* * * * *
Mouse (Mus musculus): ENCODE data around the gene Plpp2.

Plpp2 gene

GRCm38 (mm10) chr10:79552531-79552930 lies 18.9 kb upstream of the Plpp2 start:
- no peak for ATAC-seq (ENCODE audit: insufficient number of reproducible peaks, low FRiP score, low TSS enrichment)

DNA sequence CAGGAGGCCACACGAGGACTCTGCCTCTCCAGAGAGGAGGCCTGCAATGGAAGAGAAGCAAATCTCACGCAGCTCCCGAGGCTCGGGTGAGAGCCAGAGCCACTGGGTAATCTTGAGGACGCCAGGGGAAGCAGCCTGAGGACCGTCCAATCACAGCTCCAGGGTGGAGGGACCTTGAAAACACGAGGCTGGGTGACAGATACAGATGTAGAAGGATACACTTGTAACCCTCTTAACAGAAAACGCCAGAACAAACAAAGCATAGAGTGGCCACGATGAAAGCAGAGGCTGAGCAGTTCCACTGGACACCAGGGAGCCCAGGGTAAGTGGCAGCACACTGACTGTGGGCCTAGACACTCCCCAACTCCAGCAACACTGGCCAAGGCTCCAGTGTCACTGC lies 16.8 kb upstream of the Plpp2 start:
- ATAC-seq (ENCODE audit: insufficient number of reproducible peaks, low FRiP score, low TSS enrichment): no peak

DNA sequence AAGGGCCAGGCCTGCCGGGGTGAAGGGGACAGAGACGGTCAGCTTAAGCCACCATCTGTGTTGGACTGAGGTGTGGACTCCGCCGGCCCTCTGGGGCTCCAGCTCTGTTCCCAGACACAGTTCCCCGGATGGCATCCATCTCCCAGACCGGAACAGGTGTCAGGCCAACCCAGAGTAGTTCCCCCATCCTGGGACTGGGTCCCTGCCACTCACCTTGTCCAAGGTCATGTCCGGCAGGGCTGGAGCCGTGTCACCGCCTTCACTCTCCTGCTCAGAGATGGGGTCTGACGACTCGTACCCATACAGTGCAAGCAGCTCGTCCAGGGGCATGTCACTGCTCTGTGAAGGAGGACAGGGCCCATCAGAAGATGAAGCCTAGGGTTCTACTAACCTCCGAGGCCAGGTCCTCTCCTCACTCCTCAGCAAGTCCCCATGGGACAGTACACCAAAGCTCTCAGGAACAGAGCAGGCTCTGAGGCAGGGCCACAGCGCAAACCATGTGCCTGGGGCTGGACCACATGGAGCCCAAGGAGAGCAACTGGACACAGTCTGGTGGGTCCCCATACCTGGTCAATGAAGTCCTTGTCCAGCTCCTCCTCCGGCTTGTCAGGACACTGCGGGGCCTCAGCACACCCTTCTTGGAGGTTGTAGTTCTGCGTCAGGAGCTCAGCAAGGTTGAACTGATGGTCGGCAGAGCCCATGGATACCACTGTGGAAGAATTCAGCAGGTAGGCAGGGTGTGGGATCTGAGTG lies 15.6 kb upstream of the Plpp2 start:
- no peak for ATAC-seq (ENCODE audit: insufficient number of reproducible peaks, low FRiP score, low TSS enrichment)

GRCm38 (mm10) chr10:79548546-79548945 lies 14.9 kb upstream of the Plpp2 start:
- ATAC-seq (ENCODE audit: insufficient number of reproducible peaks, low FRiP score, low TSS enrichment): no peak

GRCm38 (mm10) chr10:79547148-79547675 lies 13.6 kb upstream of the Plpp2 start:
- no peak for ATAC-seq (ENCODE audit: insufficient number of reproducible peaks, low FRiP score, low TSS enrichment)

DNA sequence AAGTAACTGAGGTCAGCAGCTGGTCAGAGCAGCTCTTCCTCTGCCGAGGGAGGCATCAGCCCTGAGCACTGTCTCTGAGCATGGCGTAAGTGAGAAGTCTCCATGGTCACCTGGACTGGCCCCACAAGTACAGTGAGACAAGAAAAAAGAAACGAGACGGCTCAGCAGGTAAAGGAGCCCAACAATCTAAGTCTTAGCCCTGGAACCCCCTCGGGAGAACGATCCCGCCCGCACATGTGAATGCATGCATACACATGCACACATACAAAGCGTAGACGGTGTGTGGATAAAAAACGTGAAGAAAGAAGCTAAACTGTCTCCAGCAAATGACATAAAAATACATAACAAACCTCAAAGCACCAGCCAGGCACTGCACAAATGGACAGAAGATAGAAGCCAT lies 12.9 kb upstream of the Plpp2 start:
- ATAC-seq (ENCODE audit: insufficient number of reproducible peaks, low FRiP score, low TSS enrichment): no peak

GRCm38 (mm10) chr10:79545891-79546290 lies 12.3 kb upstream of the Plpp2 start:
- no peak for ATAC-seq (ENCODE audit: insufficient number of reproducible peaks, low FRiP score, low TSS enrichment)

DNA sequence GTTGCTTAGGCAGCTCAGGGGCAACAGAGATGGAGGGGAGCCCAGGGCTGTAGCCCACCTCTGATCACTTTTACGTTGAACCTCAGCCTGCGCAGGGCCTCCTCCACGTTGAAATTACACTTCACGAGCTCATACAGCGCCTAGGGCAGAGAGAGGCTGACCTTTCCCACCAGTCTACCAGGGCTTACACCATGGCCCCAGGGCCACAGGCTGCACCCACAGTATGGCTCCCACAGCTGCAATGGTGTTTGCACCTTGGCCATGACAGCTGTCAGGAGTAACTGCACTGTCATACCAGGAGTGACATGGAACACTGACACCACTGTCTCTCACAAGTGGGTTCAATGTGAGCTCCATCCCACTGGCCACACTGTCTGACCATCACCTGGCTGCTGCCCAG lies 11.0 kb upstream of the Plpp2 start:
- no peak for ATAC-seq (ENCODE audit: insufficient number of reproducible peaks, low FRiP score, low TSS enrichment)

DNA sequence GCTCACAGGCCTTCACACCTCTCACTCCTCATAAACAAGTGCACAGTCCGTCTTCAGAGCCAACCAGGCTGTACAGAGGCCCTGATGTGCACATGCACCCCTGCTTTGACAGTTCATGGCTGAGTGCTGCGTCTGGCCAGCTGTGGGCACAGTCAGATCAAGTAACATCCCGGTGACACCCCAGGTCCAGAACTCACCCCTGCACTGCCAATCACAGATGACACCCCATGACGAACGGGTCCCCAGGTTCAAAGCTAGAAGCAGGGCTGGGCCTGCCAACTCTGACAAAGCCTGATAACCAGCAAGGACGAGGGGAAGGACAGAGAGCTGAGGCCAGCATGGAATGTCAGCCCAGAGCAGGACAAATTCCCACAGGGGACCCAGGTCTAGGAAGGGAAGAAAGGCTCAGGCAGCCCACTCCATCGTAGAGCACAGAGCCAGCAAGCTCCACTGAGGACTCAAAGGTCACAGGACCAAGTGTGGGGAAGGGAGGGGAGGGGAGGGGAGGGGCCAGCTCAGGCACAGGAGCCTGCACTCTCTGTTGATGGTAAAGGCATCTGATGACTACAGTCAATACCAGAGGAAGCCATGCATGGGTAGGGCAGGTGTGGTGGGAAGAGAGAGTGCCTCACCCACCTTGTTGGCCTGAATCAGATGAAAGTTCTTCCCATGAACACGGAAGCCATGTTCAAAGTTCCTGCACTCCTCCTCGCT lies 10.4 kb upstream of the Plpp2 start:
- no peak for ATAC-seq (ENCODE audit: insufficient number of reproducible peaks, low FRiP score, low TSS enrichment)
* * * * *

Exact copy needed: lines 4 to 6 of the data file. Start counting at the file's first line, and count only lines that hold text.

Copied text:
- no peak for ATAC-seq (ENCODE audit: insufficient number of reproducible peaks, low FRiP score, low TSS enrichment)

DNA sequence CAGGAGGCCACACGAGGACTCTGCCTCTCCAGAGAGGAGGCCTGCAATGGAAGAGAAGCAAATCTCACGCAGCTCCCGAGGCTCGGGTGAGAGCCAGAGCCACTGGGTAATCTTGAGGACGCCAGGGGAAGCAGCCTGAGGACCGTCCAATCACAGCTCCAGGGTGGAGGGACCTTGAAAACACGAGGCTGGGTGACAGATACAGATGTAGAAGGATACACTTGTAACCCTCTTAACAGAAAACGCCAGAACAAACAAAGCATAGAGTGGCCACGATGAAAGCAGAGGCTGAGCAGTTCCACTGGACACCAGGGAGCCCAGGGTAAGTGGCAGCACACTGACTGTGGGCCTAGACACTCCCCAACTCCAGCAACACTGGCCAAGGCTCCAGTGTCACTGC lies 16.8 kb upstream of the Plpp2 start:
- ATAC-seq (ENCODE audit: insufficient number of reproducible peaks, low FRiP score, low TSS enrichment): no peak